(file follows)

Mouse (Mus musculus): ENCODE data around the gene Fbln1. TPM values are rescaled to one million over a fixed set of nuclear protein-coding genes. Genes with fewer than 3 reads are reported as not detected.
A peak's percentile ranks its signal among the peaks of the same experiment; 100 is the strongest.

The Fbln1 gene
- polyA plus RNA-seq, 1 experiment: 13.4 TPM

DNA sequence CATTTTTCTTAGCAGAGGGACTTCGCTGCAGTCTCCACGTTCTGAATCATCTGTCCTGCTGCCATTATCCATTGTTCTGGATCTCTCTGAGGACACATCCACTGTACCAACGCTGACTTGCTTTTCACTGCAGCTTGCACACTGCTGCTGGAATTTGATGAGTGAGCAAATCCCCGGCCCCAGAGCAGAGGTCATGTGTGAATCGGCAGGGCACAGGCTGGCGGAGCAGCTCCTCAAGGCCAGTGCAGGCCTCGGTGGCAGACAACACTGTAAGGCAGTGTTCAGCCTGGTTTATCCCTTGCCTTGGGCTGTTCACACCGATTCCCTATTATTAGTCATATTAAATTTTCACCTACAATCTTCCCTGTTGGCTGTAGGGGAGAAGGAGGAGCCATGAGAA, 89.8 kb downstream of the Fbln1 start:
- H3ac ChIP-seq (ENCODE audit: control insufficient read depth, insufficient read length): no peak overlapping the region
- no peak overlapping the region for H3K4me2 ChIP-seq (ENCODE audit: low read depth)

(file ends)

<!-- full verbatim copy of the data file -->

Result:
Mouse (Mus musculus): ENCODE data around the gene Fbln1. TPM values are rescaled to one million over a fixed set of nuclear protein-coding genes. Genes with fewer than 3 reads are reported as not detected.
A peak's percentile ranks its signal among the peaks of the same experiment; 100 is the strongest.

The Fbln1 gene
- polyA plus RNA-seq, 1 experiment: 13.4 TPM

DNA sequence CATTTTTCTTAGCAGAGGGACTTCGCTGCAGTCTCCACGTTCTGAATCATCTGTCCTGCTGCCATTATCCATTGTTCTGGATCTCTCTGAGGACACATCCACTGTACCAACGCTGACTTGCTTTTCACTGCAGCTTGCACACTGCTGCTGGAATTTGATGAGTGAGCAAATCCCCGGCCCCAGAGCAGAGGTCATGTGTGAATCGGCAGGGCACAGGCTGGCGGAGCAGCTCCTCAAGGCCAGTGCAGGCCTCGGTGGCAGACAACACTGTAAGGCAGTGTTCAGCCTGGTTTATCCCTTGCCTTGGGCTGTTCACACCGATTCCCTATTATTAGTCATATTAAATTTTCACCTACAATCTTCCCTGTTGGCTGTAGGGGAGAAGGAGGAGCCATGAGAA, 89.8 kb downstream of the Fbln1 start:
- H3ac ChIP-seq (ENCODE audit: control insufficient read depth, insufficient read length): no peak overlapping the region
- no peak overlapping the region for H3K4me2 ChIP-seq (ENCODE audit: low read depth)